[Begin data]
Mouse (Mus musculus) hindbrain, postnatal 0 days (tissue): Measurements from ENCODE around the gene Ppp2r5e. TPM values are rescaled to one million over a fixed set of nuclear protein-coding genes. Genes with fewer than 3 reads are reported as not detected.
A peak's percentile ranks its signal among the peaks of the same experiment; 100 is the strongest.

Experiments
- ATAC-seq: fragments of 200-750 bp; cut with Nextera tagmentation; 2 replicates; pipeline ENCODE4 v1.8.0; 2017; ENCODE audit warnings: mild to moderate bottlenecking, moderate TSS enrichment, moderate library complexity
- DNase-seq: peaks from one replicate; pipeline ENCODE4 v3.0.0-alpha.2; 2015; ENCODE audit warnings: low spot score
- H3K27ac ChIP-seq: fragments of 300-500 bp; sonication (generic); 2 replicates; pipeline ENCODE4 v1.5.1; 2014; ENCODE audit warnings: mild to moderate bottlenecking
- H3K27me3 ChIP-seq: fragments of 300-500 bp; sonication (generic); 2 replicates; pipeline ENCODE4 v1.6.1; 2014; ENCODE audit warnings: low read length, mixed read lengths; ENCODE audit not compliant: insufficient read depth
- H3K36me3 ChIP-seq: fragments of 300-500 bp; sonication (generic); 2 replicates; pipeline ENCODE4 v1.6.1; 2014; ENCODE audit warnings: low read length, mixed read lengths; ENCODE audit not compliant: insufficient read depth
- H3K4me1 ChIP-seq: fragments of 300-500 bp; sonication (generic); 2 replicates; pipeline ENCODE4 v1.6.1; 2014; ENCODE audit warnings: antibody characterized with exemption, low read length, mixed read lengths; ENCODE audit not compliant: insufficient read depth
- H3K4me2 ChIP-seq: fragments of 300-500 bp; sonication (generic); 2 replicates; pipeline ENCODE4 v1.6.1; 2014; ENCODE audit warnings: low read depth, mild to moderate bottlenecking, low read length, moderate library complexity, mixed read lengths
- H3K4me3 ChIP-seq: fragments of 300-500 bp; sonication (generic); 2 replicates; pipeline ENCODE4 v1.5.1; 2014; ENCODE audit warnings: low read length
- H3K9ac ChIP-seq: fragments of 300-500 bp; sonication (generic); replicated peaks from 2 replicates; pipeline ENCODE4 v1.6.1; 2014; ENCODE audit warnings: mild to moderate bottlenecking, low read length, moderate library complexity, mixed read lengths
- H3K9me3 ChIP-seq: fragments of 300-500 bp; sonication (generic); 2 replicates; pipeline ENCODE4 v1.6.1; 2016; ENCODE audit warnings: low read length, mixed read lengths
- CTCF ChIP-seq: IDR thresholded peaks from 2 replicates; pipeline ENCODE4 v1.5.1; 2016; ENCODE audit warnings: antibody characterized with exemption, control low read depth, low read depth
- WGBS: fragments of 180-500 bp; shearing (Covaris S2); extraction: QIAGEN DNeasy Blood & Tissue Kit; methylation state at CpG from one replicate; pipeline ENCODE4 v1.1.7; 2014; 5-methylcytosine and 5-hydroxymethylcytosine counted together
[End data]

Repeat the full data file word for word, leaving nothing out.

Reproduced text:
Mouse (Mus musculus) hindbrain, postnatal 0 days (tissue): Measurements from ENCODE around the gene Ppp2r5e. TPM values are rescaled to one million over a fixed set of nuclear protein-coding genes. Genes with fewer than 3 reads are reported as not detected.
A peak's percentile ranks its signal among the peaks of the same experiment; 100 is the strongest.

Experiments
- ATAC-seq: fragments of 200-750 bp; cut with Nextera tagmentation; 2 replicates; pipeline ENCODE4 v1.8.0; 2017; ENCODE audit warnings: mild to moderate bottlenecking, moderate TSS enrichment, moderate library complexity
- DNase-seq: peaks from one replicate; pipeline ENCODE4 v3.0.0-alpha.2; 2015; ENCODE audit warnings: low spot score
- H3K27ac ChIP-seq: fragments of 300-500 bp; sonication (generic); 2 replicates; pipeline ENCODE4 v1.5.1; 2014; ENCODE audit warnings: mild to moderate bottlenecking
- H3K27me3 ChIP-seq: fragments of 300-500 bp; sonication (generic); 2 replicates; pipeline ENCODE4 v1.6.1; 2014; ENCODE audit warnings: low read length, mixed read lengths; ENCODE audit not compliant: insufficient read depth
- H3K36me3 ChIP-seq: fragments of 300-500 bp; sonication (generic); 2 replicates; pipeline ENCODE4 v1.6.1; 2014; ENCODE audit warnings: low read length, mixed read lengths; ENCODE audit not compliant: insufficient read depth
- H3K4me1 ChIP-seq: fragments of 300-500 bp; sonication (generic); 2 replicates; pipeline ENCODE4 v1.6.1; 2014; ENCODE audit warnings: antibody characterized with exemption, low read length, mixed read lengths; ENCODE audit not compliant: insufficient read depth
- H3K4me2 ChIP-seq: fragments of 300-500 bp; sonication (generic); 2 replicates; pipeline ENCODE4 v1.6.1; 2014; ENCODE audit warnings: low read depth, mild to moderate bottlenecking, low read length, moderate library complexity, mixed read lengths
- H3K4me3 ChIP-seq: fragments of 300-500 bp; sonication (generic); 2 replicates; pipeline ENCODE4 v1.5.1; 2014; ENCODE audit warnings: low read length
- H3K9ac ChIP-seq: fragments of 300-500 bp; sonication (generic); replicated peaks from 2 replicates; pipeline ENCODE4 v1.6.1; 2014; ENCODE audit warnings: mild to moderate bottlenecking, low read length, moderate library complexity, mixed read lengths
- H3K9me3 ChIP-seq: fragments of 300-500 bp; sonication (generic); 2 replicates; pipeline ENCODE4 v1.6.1; 2016; ENCODE audit warnings: low read length, mixed read lengths
- CTCF ChIP-seq: IDR thresholded peaks from 2 replicates; pipeline ENCODE4 v1.5.1; 2016; ENCODE audit warnings: antibody characterized with exemption, control low read depth, low read depth
- WGBS: fragments of 180-500 bp; shearing (Covaris S2); extraction: QIAGEN DNeasy Blood & Tissue Kit; methylation state at CpG from one replicate; pipeline ENCODE4 v1.1.7; 2014; 5-methylcytosine and 5-hydroxymethylcytosine counted together